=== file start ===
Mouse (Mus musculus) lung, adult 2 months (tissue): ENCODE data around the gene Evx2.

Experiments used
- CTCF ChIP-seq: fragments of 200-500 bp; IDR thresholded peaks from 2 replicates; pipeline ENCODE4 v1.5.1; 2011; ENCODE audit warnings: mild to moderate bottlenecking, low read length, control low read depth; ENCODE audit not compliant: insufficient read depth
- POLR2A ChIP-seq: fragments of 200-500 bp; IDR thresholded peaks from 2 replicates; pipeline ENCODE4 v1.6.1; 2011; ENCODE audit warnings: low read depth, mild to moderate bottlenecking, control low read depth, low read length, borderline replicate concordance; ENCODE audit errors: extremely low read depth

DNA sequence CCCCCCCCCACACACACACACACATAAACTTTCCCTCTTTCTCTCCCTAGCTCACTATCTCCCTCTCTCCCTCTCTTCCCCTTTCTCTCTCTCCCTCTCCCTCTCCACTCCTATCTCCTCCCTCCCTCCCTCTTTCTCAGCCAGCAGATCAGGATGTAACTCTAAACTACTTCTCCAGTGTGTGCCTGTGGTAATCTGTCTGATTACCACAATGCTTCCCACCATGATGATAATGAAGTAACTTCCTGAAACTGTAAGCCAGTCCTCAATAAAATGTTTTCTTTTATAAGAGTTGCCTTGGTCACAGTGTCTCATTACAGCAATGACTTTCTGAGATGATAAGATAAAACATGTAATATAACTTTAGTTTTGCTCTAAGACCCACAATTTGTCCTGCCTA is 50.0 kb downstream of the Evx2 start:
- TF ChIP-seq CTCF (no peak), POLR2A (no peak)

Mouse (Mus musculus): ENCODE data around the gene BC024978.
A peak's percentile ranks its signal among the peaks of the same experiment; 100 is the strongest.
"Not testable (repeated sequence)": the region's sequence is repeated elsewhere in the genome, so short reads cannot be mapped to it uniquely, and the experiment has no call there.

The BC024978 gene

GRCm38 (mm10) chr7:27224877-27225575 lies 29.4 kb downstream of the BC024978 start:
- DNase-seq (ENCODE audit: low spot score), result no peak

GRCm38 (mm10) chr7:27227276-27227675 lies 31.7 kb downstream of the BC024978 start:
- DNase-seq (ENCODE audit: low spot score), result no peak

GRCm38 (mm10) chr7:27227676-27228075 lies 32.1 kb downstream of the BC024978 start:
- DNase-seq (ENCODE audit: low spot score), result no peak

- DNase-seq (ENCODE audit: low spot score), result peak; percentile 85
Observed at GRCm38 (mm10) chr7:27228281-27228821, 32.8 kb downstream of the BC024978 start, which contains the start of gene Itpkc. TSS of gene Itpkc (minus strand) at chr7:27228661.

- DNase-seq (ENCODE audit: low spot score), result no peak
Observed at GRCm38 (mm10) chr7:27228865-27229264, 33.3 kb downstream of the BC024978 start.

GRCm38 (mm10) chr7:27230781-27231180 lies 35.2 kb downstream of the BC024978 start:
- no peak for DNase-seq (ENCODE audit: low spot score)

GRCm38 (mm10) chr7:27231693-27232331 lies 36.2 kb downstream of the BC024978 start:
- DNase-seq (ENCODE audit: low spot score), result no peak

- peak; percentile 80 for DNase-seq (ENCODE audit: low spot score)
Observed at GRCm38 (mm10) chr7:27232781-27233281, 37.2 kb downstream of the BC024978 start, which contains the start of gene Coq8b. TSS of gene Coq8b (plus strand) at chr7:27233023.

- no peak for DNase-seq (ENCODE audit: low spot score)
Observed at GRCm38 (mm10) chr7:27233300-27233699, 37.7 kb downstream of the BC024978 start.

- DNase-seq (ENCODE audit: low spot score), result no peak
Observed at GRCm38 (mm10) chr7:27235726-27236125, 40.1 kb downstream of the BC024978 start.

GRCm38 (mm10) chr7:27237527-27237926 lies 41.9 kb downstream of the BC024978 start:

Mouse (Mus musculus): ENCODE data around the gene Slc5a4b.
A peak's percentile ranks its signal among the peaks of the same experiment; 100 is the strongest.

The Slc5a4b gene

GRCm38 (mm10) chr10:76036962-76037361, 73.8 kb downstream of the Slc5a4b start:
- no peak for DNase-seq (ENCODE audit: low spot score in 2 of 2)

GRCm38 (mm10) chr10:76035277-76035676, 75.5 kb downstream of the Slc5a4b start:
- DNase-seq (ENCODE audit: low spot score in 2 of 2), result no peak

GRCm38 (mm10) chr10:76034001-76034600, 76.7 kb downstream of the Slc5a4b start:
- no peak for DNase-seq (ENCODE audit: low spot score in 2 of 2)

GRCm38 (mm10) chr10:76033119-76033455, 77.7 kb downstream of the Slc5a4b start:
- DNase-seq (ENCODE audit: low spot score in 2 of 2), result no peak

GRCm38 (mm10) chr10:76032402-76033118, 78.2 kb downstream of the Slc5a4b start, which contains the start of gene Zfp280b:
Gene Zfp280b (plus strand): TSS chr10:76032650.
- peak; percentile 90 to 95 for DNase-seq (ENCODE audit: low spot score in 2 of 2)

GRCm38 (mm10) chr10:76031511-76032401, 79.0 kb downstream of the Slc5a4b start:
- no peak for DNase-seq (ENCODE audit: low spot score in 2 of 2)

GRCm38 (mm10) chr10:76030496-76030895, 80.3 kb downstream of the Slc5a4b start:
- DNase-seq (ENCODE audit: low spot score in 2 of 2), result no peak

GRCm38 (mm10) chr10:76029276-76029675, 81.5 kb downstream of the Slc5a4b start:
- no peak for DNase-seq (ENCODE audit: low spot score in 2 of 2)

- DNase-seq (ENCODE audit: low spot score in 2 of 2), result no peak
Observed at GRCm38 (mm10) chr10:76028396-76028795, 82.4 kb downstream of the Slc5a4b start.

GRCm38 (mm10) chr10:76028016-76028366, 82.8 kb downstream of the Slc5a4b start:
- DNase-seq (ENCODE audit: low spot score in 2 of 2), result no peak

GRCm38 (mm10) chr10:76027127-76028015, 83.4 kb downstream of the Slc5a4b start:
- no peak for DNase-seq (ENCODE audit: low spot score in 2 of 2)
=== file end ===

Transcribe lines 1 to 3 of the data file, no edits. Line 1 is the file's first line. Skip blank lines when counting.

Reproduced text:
Mouse (Mus musculus) lung, adult 2 months (tissue): ENCODE data around the gene Evx2.

Experiments used
- CTCF ChIP-seq: fragments of 200-500 bp; IDR thresholded peaks from 2 replicates; pipeline ENCODE4 v1.5.1; 2011; ENCODE audit warnings: mild to moderate bottlenecking, low read length, control low read depth; ENCODE audit not compliant: insufficient read depth